LWV-PA Annual Meeting
June 5, 2014
Women’s City Club
Photos are here
Video of the meeting is here
At the January 2013 Program Planning session, members reviewed national and local positions and recommended adoption of existing positions. No new studies were recommended. Votes for local education and advocacy priorities were:
• Increase voter participation, targeting underrepresented groups and youth: 26
• Promote a Housing Commission for the City of Pasadena: 18
• Activate an Observer Corps for public education: 12
• Promote job creation, retention, and training: 12
To summarize our annual meeting: We elected new Board officers. We approved a budget. We approved existing local positions. We recognized and thanked committee members for their good work. We applauded Ray Bennett’s twenty years of exemplary volunteer service as our office manager. We heard an excellent speaker.
The unusual element in the annual meeting was the intense table discussions on specific activities to implement our priorities for education and advocacy:
Increase voter participation
Develop partnerships with other organizations to promote voter registration at high schools and community colleges
Develop relationships with school districts and PTAs to work on voter registration and education
Create teams of speakers to present pros and cons on issues, and communicate about online resources for information about issues.
Ex-felons: Outreach for education and registration to DPSS, halfway houses, homeless shelters, food banks
Low income population: Outreach to churches for education and registration; propose polling places at these churches; poster campaign focused on churches
Running and Winning 2015
Continue R&W Forum and increase publicity about program
Increase Education Committee membership
Expand participation in R&W to school districts in other League area cities
Seek external funding for the program.
Support an Affordable Housing Commission for Pasadena
Provide input on Fuller Seminary Master Plan, where reduction of existing housing for students from 400 to 196 units would put additional stress on available lower income units
Provide Affordable Housing 101 training course that could be offered to groups or cities.
Conduct an Affordale Housing Tour to inform members and others about existing facilities
Activate an Observer Corps for Education
The group discussed a variety of opportunities and issues to implement this priority from the Program Planning session and concluded that we do not have the volunteer base from which to draw participants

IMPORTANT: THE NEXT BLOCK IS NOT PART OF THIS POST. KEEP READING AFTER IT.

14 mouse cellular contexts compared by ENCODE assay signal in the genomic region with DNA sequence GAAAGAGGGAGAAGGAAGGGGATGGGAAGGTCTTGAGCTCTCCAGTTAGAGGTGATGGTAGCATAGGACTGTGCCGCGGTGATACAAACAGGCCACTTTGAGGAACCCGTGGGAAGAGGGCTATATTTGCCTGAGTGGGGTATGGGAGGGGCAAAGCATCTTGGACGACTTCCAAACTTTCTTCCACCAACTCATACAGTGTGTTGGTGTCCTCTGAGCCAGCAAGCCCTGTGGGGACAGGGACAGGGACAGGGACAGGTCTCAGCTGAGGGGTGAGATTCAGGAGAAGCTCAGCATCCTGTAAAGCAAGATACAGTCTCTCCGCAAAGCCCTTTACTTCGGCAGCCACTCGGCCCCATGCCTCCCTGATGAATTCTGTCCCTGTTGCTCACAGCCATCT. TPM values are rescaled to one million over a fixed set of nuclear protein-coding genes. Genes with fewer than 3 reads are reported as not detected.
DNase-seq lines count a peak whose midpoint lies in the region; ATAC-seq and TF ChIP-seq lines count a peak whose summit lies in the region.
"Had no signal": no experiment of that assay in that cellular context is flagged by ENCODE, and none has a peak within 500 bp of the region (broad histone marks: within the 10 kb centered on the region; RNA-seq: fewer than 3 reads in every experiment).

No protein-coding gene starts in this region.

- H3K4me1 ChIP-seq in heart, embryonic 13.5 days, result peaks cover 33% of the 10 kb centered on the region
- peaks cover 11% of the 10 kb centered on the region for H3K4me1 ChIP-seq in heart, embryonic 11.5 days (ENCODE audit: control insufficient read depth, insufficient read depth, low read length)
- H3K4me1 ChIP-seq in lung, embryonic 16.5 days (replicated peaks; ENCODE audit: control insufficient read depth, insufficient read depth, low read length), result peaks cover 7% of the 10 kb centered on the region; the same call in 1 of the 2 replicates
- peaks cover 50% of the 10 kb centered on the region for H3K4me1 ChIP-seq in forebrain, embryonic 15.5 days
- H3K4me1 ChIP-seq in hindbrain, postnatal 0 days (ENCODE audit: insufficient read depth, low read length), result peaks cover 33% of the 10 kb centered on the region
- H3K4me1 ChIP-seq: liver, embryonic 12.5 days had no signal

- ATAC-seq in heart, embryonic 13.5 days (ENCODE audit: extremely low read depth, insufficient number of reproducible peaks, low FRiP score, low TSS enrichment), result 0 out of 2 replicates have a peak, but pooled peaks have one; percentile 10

It was moved, seconded, and carried not to include this priority in our 2014-2015 action plan
Promote job creation, retention, and training
A resource list of job training programs will be assembled (Uma Shrivasava, Women at Work) and posted on our website (Donovan Steutel)
The Advocacy Committee will share this list with other organizations and will develop an opinion article or letters to the editor on related issues
League Day program will be scheduled for education on issues in this priority area
Our luncheon speaker, Dr. Caroline Heldman of the Political Science Department at Occidental College, spoke on trends and issues for women and politics. Dr. Heldman noted that progress for women in office is not linear: since the first woman was elected in 1917, the percent of women in Congress has risen but has remained below 20 percent since 2007. Barriers to women include an ambition gap, lack of recruitment of women by political parties, evaluation bias that judges women as less capable than men candidates, and negative media coverage. Women candidates receive less media coverage and coverage is less issue based and tends to have a negative tone. Media attention for female candidates tends to focus on appearance (hair, wardrobe) and is often unrelated to issues in their campaigns. The result is that media coverage usually harms, rather than helps female candidates. Heldman noted that in today’s political environment, opinion polls show that so far Hillary Clinton has good favorability ratings compared to male opponents. Analysis of voting rates shows a decline in social capital as society has become more individualized so that people feel less connected to each other, a factor in generating interest in voting.